Tendon injuries must be taken seriously, otherwise there is a high risk that the tendon will not receive enough recovery and that the injury will become chronic. Here are 8 tips that will help you in the treatment of your tendon injury. We naturally recommend that it be combined with advice and treatment from a clinician - but it is at least a start.
- Rest: The patient is advised to listen for the body's pain signals. If your body asks you to stop doing something, then you do well to listen. If the activity you perform gives you pain, then this is the body's way of telling you that you are doing "a little too much, a little fast" and that it does not have time to recover sufficiently between sessions. Micro-breaks at work can be extremely useful, for repetitive work you should take a 1-minute break every 15 minutes and a 5-minute break every 30 minutes. Yes, the boss will probably not love it, but it's better than being sick.
- Take ergonomic measures: Small ergonomic investments can make a big difference. Eg. When working on the data, allow the wrist to rest in a neutral position. This results in significantly less strain on the wrist detectors.
- Use support in the area (if applicable): When you have an injury, make sure that the area is not subjected to similar tensile forces that were the actual cause of the problem. Naturally. This is done by using support in the area where the tendon injury is located or alternatively, it can be used with sports tape or kinesio tape.
- Stretch out and keep moving: Regularly light stretching and movement of the affected area will ensure that the area maintains a normal movement pattern and prevents shortening of related muscle. It can also increase blood circulation in the area, which assists the natural healing process.
- Use icing: Icing can be symptom-relieving, but make sure you don't use ice cream more than recommended and also make sure you have a thin kitchen towel or similar around the ice pack. Clinical recommendation is usually 15 minutes in the affected area, up to 3-4 times a day.
- Eccentric Exercise: Eccentric strength training (read more here and watch video) performed 1-2 times a day for 12 weeks has a clinically proven effect on tendinopathy. It has been seen that the effect is greatest if the movement is calm and controlled (Mafi et al, 2001).
- Get treatment now - don't wait: Get help from a clinician to "get over the problem" so that it is easier for you to perform your own measures. A clinician can assist with Shockwave Therapy, needle treatment, physical work and the like to provide both functional improvement and symptom relief.
- Nutrition: Vitamin C, manganese and zinc are all essential for collagen production - in fact, vitamin C forms the derivative of what develops into collagen. Vitamin B6 and vitamin E have also been linked directly to tendon health. So making sure you have a good, varied diet is important. Maybe it will be necessary to take some supplements in the diet when the healing takes place? Feel free to consult a nutritionist or similar with expertise in this field.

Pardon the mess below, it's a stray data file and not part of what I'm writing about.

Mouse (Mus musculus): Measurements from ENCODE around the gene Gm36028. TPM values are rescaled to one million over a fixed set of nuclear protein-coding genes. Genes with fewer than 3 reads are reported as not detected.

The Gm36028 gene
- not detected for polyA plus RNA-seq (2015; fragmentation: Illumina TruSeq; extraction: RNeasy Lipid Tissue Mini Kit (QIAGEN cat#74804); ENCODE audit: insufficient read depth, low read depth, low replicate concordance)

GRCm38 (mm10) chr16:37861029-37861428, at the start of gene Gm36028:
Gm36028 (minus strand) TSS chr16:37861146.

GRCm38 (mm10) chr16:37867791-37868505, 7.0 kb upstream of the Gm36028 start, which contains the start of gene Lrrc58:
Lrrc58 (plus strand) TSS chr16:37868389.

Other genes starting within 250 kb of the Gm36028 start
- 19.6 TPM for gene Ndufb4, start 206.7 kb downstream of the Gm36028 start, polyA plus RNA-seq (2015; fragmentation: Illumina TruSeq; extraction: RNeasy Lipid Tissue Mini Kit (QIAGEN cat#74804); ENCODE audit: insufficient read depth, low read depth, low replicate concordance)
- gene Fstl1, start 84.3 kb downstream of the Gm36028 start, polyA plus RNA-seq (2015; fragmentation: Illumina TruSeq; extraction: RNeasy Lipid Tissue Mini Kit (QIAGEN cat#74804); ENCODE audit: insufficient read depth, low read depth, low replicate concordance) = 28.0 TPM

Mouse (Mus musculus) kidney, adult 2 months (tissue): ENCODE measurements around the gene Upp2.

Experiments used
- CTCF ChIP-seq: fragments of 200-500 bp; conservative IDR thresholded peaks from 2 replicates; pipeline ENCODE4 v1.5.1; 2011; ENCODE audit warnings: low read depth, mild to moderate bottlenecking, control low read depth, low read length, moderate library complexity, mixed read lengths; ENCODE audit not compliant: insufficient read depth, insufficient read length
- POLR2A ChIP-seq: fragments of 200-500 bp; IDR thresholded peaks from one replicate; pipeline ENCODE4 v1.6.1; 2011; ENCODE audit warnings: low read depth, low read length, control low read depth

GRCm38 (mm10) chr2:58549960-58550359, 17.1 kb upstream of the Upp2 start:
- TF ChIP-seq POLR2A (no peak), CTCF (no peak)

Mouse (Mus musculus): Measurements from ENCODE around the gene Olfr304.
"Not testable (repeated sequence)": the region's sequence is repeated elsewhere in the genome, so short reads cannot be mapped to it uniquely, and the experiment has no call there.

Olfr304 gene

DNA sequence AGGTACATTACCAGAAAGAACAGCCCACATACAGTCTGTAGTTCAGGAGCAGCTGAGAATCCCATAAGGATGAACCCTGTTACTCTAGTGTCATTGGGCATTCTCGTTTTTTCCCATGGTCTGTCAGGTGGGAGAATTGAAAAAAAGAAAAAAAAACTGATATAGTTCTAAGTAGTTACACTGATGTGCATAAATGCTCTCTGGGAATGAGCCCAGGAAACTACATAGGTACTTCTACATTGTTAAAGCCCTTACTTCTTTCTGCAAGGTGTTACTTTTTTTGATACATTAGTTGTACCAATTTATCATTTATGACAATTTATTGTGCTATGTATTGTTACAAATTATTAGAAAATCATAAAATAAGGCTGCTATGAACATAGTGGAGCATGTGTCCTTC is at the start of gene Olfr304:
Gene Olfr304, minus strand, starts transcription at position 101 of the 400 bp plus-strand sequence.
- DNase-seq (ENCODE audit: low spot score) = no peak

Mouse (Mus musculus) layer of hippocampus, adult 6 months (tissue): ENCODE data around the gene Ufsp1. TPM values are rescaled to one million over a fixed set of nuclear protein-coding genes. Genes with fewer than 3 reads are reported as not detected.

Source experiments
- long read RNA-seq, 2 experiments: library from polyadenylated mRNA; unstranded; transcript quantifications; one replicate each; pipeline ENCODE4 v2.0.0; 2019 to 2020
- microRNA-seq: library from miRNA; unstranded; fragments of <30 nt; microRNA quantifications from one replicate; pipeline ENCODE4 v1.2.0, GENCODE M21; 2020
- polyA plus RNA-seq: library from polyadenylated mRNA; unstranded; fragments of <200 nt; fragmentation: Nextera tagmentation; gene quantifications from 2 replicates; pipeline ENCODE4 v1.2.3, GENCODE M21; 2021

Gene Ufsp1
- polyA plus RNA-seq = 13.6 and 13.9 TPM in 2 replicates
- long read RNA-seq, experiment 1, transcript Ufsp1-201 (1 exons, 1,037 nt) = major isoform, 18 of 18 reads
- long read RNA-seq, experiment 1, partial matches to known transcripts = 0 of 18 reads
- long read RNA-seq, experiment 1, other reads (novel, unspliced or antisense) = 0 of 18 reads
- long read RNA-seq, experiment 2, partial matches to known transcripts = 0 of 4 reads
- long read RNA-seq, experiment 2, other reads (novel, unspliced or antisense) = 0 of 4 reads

Read the full article here: - Is it a tendonitis or tendon injury?
Also read: - 5 health benefits of making the plank!
What can I do even against pain?
1. General exercise, specific exercise, stretching and activity are recommended, but stay within the pain limit. Two walks a day of 20-40 minutes make good for the body and aching muscles.
2. Trigger point / massage balls we strongly recommend - they come in different sizes so you can hit well even on all parts of the body. There is no better self help than this! We recommend the following (click the image below) - which is a complete set of 5 trigger point / massage balls in different sizes:
3. Training: Specific training with training tricks of various opponents (such as this complete set of 6 knits of different resistance) can help you train strength and function. Knit training often involves more specific training, which in turn can lead to more effective injury prevention and pain reduction.
4. Pain Relief - Cooling: Biofreeze is a natural product that can relieve pain by cooling the area gently. Cooling is especially recommended when the pain is very severe. When they have calmed down then heat treatment is recommended - it is therefore advisable to have both cooling and heating available.
5. Pain Relief - Heating: Warming up tight muscles can increase blood circulation and reduce pain. We recommend the following reusable hot / cold gasket (click here to read more about it) - which can be used both for cooling (can be frozen) and for heating (can be heated in the microwave).
Recommended products for pain relief in pain
Biofreeze (Cold / cryotherapy)
Please support our work in muscle and skeletal pain counseling by following us and sharing our articles in social media (in advance THANK YOU!):
- Please follow Vondt.net on YOUTUBE
(Follow and comment if you want us to make a video with specific exercises or elaborations for exactly YOUR issues)
- Please follow Vondt.net on FACEBOOK
(We attempt to respond to all messages and questions within 24 hours. You choose whether you want answers from a chiropractor, animal chiropractor, physiotherapist, physical therapist with continuing education in therapy, physician or nurse. We can also help you tell you which exercises that fits your problem, help you find recommended therapists, interpret MRI answers and similar issues. Contact us today for a friendly call)
Images: Wikimedia Commons 2.0, Creative Commons, Freestockphotos and submitted reader contributions / images.